Associate Professor, Faculty of Law, Queen’s University, Canada

Sharry Aiken is an assistant professor in the faculty of law at Queen's University. She is the editor in chief of Refuge, Canada's Periodical on Refugees and is a past president of the Canadian Council for Refugees. In 2006 she represented a coalition of public interest groups, including the Canadian Council for Refugees and the International Civil Liberties Monitoring Group, in an intervention before the Supreme Court of Canada in the cases of Charkaoui, Harkat and Almrei. Relevant publications include “Manufacturing ‘Terrorists’: Refugees, National Security and Canadian Law” (2000); “Of Gods and Monsters: National Security and Canadian Refugee Policy”, (2001); “Risking Rights: An Assessment of Canadian Border Security Policies” (2007); “From Slavery to Expulsion: Racism, Canadian Immigration Law and the Unfulfilled Promise of Modern Constitutionalism” (2007); and “National Security and Canadian Immigration: Deconstructing the Discourse of Trade-Offs” (forthcoming 2008). In 2007 she was awarded a SSHRC standard research grant for her project, Refugee Diasporas,“Homeland” Conflicts and the Impact of the Post-9/11 Security Paradigm.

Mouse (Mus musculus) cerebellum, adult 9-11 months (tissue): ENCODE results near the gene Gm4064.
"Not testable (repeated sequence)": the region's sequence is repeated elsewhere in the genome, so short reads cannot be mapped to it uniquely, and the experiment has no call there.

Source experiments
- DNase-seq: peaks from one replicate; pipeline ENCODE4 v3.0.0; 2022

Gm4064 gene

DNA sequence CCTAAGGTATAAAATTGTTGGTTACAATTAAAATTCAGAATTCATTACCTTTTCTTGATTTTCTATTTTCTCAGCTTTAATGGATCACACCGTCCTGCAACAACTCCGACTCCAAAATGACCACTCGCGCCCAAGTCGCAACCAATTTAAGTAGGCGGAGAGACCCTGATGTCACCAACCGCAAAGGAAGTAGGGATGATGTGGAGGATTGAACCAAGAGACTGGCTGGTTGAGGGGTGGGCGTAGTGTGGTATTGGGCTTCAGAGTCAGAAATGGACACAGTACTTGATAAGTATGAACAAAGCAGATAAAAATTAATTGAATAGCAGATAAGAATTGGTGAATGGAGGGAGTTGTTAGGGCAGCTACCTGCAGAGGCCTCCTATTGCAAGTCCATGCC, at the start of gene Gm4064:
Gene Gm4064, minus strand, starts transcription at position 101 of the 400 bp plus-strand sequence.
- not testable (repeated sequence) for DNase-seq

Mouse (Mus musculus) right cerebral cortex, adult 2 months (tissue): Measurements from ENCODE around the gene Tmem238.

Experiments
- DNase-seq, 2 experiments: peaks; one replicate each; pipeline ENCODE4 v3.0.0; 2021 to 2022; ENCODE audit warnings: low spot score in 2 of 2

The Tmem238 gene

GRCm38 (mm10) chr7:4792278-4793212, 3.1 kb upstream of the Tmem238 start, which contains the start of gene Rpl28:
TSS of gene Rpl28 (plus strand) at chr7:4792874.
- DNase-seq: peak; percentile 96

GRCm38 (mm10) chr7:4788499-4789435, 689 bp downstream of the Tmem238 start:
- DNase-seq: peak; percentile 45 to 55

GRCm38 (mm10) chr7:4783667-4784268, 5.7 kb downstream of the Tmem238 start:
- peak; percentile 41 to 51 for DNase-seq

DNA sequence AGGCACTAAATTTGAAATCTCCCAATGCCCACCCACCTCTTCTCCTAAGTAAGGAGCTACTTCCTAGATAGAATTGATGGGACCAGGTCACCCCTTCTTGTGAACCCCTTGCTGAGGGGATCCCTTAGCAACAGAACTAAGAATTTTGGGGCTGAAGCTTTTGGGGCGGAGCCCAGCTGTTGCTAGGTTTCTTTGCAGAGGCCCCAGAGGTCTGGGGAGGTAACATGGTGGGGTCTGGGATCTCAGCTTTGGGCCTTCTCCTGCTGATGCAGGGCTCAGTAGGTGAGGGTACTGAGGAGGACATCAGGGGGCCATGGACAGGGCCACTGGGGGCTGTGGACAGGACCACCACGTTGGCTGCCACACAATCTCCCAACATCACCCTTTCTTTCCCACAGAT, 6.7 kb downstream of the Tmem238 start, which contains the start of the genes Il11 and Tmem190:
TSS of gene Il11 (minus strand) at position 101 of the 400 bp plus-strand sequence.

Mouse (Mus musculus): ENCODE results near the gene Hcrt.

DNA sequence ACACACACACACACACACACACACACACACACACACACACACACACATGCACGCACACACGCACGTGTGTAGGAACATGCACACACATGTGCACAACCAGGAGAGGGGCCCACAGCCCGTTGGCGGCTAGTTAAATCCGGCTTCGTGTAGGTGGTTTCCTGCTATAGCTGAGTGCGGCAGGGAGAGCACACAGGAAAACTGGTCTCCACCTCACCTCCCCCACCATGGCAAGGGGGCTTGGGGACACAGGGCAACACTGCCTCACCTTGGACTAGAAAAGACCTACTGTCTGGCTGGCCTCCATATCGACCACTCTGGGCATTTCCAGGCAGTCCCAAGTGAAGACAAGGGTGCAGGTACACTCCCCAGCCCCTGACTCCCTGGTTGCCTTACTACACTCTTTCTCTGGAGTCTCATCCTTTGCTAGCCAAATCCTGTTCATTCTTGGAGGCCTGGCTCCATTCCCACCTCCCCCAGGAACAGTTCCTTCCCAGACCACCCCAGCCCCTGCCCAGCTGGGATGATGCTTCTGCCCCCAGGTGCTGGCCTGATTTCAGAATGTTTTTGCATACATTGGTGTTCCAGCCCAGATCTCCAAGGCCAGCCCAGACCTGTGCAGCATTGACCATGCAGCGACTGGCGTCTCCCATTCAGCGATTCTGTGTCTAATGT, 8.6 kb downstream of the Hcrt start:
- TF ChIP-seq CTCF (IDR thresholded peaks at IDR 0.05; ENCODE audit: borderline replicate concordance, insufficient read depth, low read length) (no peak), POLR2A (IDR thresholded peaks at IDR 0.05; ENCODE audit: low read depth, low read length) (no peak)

Martin Hand

Professor Martin Hand
Professor Martin Hand

Associate Professor, Department of Sociology, Queen's University, Canada

Martin Hand is Associate Professor in the Department of Sociology at Queen’s University. He has degrees in Applied Social Science, Cultural Studies, and a PhD in Sociology from the University of York, UK. Before coming to Queen’s in 2004 he was a research associate in the Centre for Research on Innovation and Competition at the University of Manchester, UK.

Martin Hand’s research tries to understand relationships between social theory and ordinary practice focused upon the consumption of technologies of varying kinds across a range of contexts. This has involved collaborative research on sustainable domestic technologies, Internet governance, use and appropriation, and most recently the rise and proliferation of digital photography. His research takes a largely ethnographic approach to studying consumption and use. His recent work has been about the shifting relationships between analogue and digital technologies. He is currently developing a new project which will look at how digitization relates to new mobilities in a range of institutional contexts.

He is currently completing a book called Ubiquitous Photography (forthcoming, Polity Press) stemming from the research on the digitization of photography. His previous book Making Digital Cultures: access, interactivity and authenticity (2008, Ashgate) focused upon how the ‘digital turn’ has been understood in theoretical and discursive terms and how such understandings have in turn shaped the ways in which institutions adopt and manage digitization. His co-authored book The Design of Everyday Life (2007, Berg) stems from collaborative research in the UK on intersections of technology, design and practice across a range of ordinary aspects of everyday life, such as kitchen renovation and DIY. He has also published in a range of journals and collections, including Theory, Culture & Society, Journal of Consumer Culture, and Environment and Planning.